Buzz Geller isn't running for mayor of Denver, but he still has a few words for City Hall

In recent weeks, much talk was made about whether real-estate developer Buzz Geller would enter the crowded Denver mayoral race. Such a development would have been interesting: Not only is Geller more conservative than his competition, but he also has a tendency to speak his mind.

And Geller did seriously consider running. In fact, as he told Westword last week, the state Republican Party approached him in September and promised to provide 55,000 registered Republican Denverites to support his campaign. (Geller is registered as an independent, and in this city, that's likely as far right as any mayoral candidate could be and still have a chance.)

Geller even developed a stump speech calling for a balanced city budget and an aggressive marketing program. But in the end, he decided he wasn't cut out for campaigning. "I think I'd be fine as mayor, but the political gauntlet you have to run through, I don't think I have the temperament for," he says.

Plus, he has other matters to consider — such as the city's apparent plan to grab a sizable chunk of one of his properties, a fact he learned last week from reading the city-development blog

The blog reported on a proposed reconstruction and streetscaping project at the intersection of Welton Street and Colfax Avenue, a bond-funded improvement that will make the busy crossing more pedestrian-friendly. But according to the mock-up created by, the changes will also involve running a street through the corner of Geller's property there.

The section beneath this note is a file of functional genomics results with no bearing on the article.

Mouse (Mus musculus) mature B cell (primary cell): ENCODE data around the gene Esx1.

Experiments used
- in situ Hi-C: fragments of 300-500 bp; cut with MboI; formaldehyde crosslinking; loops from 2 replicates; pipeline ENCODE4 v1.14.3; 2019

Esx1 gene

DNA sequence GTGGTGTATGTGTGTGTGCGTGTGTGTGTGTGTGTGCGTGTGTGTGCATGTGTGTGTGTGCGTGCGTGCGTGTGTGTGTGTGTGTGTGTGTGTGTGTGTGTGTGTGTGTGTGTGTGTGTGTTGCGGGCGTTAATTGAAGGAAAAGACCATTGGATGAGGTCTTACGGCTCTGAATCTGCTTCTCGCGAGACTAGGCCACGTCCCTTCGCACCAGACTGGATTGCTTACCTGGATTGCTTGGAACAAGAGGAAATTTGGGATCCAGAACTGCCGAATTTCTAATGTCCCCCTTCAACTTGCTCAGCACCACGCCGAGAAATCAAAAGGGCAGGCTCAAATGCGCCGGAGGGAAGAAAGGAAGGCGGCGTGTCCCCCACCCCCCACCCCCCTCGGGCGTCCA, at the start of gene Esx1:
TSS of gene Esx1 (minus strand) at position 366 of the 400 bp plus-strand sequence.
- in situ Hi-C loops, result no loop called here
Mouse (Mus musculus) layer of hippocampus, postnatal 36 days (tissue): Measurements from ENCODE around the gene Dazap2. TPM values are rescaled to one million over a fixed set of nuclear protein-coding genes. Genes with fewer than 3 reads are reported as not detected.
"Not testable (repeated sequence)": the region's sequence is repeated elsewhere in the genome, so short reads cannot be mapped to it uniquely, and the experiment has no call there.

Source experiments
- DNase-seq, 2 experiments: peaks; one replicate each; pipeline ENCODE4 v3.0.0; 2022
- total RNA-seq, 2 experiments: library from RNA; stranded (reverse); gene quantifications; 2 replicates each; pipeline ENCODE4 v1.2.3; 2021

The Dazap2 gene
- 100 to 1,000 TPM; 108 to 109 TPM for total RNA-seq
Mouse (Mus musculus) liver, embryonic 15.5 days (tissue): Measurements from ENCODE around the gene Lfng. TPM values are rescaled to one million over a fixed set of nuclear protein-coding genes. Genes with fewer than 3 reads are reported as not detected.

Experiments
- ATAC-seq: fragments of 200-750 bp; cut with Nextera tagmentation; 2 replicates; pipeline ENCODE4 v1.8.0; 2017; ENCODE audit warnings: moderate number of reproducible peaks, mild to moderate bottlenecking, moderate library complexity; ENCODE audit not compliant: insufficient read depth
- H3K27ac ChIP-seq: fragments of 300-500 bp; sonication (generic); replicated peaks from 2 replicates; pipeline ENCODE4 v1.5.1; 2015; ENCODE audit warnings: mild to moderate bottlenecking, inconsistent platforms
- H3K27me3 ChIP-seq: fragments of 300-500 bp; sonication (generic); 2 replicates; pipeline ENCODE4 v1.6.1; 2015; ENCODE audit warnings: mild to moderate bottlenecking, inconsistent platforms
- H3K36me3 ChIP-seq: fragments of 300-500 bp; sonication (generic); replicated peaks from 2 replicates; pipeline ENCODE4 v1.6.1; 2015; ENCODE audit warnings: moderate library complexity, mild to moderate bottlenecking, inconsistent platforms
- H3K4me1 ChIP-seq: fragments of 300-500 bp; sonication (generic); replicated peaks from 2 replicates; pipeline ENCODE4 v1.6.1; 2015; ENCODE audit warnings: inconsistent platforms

"This was the first time I'd heard about this," says Geller. "It's foolish and rude, and not open and transparent. I shouldn't have to find out from a blog."

While the property is currently a surface lot, Geller says he's been planning for years to build a mid-rise hotel there with parking underneath. But with the changes the city has proposed, Geller says the land would be rendered largely unusable. As he puts it, "Pretty much all that would then be put on that property is a parking lot, and that certainly is not what we want."

But Daelene Mix, the city's Public Works department spokeswoman, says the city hasn't notified Geller about the intersection work because the project is still being designed; and since it involves federal funding, it needs to be approved by the Colorado Department of Transportation first. "He will definitely be contacted regarding any potential land acquisition once the design is complete and approved by CDOT," says Mix. "And an appraisal of the land will be conducted to determine its estimated value."

It sounds like that appraisal might be pricey. "If they want this land, fine, here is the fair market value of it, and you have to take the whole site, and that is going to be very expensive," says Geller, noting that his last appraisal came in at around $4 million. In other words, Geller won't be as willing to negotiate the sort of cooperative land deal that allowed the city to acquire some of his land downtown in order to build the new justice center.

Still, Geller is willing to work with City Hall. In fact, he has suggested to the current mayoral front-runners that he'd like to see 12,000 to 15,000 new residents living in downtown proper (and not just LoDo), creating a mixed-use landscape that would change Denver into a "24-hour city."

Who knows? Even if he doesn't run for mayor, Geller may get his way.

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